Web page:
Growing up, my older brother was a club DJ. He played house and early techno, and my original tastes were actually more in the industrial realm: early Ministry and the Revolting Cocks and Front 242. When we would go to the venue that Richie [Hawtin] was playing, or some of the clubs like City Club, they were mixing industrial and alternative with the early electronic stuff. The first wave had happened — Derrick May, Kevin Saunderson and the Music Institute had already come and went to perform in Europe and other countries. For the most part it was just house parties that were being thrown.
In the early ’90s, a few friends I knew started a promotional company called Voom, and they were the first ones to start doing underground parties again. There were gay night clubs in the city like Heaven and a few other spots that you could go to, but there wasn’t anything attracting a new young clientele until Voom came along. These weren’t necessarily raves; they were just parties that featured local guys like Derrick, Kevin, Juan [Atkins], Richie, and Mike Huckaby. Then, they would bring in an out-of-towner like Derrick Carter and that really initiated the next new wave of underground partying that we know in the contemporary sense.
Once those parties starting taking hold, Kevin Saunderson, who had been traveling and taking advantage of the music getting bigger overseas, came back and started throwing these bigger events at the Majestic Theater called “Journey Through The Hardcore.” Those were really the first big European-influenced rave events that housed all the Detroit guys. He also brought in Moby and a lot of the bigger acts from New York and overseas. I started flyering with VOOM, and in the course of a couple years, I started working with Richie on some parties.
That was really the explosion. I started doing parties in ’93, and that span from ’93 to ’95 was a huge time for Detroit. Parties across the Midwest had starting exploding, with Milwaukee, Minneapolis, Chicago, Dayton, Indianapolis, Columbus, New York, and Pennsylvania all starting to do these massives with funky breaks and house music, but we were really the torch-bearers here in Detroit for techno. If you wanted lasers, projections, and crazy lights, you went somewhere else in the Midwest. If you wanted a dark room with a strobe light, a police beacon, and a ridiculous sound system, you came to Detroit and saw a party we were throwing with Richie.
That time period was really the incubator for everything that we do now. That is when the partners that run Paxahau all met and started loosely working together. All of the principles and history that we learned then really shaped us. We were all best friends and we traveled around together. That was the epoch, I guess you could say.
What is the name “Paxahau” in reference to?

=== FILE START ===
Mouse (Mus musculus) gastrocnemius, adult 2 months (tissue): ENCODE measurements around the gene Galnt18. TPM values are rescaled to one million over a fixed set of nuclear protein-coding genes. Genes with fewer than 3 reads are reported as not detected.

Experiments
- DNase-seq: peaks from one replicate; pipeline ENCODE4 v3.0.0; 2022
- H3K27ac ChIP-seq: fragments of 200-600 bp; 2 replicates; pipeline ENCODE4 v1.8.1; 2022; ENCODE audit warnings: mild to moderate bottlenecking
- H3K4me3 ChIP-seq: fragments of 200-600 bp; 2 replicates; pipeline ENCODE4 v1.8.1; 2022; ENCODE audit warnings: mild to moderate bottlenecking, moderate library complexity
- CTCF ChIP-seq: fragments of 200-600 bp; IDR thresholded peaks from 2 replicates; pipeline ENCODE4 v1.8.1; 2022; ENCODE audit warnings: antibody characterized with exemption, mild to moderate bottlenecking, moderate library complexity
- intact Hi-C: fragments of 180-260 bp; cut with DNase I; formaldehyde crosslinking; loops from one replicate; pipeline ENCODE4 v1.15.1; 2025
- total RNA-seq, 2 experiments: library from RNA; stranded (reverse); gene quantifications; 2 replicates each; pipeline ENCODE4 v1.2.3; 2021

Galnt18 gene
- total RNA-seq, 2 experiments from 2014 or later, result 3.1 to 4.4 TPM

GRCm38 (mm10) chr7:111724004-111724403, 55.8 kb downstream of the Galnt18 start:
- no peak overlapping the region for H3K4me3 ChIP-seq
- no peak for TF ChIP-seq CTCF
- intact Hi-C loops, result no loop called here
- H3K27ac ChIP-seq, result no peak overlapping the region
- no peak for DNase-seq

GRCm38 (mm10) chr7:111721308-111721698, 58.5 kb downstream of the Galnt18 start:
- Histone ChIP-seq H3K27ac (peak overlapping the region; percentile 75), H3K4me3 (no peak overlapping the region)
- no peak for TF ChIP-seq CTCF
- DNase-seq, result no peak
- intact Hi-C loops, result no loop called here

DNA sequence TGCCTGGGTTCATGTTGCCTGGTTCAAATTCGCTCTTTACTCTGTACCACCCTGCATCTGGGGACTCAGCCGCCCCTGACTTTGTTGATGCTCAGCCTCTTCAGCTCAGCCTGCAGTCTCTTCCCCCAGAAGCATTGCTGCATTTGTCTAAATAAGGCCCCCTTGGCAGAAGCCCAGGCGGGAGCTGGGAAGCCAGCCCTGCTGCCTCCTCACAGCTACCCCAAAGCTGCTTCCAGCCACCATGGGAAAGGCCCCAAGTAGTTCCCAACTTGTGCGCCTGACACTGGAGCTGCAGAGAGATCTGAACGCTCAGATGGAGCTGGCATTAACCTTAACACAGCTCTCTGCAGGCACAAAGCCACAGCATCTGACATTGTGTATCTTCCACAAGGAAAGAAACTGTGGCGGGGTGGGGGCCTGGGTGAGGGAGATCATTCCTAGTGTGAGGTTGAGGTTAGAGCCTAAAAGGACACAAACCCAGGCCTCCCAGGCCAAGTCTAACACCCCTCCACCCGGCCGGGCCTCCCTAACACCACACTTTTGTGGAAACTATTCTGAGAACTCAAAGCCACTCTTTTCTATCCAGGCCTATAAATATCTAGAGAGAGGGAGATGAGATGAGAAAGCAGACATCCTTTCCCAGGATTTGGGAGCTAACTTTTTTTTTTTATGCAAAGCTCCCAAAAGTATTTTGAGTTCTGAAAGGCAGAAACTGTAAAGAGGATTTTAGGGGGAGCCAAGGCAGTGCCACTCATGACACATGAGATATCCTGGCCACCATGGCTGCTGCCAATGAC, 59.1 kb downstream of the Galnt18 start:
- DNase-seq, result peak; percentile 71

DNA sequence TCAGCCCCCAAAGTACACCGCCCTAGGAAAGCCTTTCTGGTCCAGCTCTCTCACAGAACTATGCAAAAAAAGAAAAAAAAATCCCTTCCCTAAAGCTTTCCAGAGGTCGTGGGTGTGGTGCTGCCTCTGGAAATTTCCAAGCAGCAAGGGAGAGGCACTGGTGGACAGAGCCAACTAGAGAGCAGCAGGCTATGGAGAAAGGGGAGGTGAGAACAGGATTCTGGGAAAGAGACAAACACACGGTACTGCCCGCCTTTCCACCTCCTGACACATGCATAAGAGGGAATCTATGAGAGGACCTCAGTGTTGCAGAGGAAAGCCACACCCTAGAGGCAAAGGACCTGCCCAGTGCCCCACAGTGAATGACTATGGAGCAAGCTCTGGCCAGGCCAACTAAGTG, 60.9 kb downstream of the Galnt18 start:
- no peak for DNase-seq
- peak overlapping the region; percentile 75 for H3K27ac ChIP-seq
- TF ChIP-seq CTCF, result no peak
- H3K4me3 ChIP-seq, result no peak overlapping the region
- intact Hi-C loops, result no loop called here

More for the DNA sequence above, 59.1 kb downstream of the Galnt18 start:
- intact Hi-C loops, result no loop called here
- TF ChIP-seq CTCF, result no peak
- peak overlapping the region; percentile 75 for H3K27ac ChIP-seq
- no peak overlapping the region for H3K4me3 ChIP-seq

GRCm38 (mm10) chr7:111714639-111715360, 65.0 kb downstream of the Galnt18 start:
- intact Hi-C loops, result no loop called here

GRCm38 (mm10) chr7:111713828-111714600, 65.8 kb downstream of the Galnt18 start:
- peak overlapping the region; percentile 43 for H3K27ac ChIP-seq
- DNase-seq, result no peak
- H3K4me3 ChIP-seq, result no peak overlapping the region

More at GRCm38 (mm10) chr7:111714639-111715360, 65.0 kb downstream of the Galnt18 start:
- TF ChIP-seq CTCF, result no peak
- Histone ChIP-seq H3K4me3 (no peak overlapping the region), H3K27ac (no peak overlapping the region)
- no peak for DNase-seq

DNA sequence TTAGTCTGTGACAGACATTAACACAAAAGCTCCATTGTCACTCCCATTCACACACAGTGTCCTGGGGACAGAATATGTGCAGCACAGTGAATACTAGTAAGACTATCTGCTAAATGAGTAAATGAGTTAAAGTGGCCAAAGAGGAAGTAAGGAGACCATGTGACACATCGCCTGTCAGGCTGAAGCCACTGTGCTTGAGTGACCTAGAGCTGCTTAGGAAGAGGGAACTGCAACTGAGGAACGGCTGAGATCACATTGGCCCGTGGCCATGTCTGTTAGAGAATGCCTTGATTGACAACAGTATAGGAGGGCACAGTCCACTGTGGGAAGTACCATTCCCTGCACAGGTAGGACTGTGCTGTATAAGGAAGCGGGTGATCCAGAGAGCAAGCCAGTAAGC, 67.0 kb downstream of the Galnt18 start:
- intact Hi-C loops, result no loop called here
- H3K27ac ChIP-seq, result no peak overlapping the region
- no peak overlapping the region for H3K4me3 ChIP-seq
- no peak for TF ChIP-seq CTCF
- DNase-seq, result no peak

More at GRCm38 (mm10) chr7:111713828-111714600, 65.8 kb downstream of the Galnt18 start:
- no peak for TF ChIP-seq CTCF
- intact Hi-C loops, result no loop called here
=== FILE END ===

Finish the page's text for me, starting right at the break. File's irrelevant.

We were really into inner-exploration back then. The two partners that actually created Paxahau, Jason Clark and Jason Huvaere, went to New Hampshire for a little bit in the mid-’90s when things started getting a little weird, like when cops were busting parties and the scene reverted back to the clubs. They came back here in the spring of 1997 and hit me up and said they had this new idea: They were going to start this company called Paxahau and they wanted me to be involved in it. Paxahau is the combination of two Mayan glyphs, “Pax” and “Ahau”, which is the significance of sound or music within a particular cycle of time. It was the perfect name for what we wanted to do.
Mad Mike has talked about escaping Detroit through different cultures, but also the idea that your generation competed against the mechanization of the auto industry. If you didn’t work faster than the machine, you were out of a job. Combined with the decay that Detroit residents live with every day, there has been more of an earnest approach to electronic music from the Detroit guys. Just as Austin preaches about keeping Austin weird, is there an impulse to keep Detroit underground?
Absolutely. It is an unspoken ethos here that the music is always first. No matter what generation DJ or producer you are, you are always keeping that lineage in mind with everything you do. Not only is it where you came from, but it is the reason you are doing what you are doing. The pride of locale and history is something everyone here in the scene feels consistently in their being. Obviously, it has evolved from what it used to be, just because the scene in general has changed. The push and the desire for more from the outside world has forced Detroit to change a little. It is not necessarily bad; it is just different. Everything must evolve.
Visiting downtown, you can’t miss the broader Detroit evolution. But it’s great to see Movement retaining the local Made In Detroit Stage every year.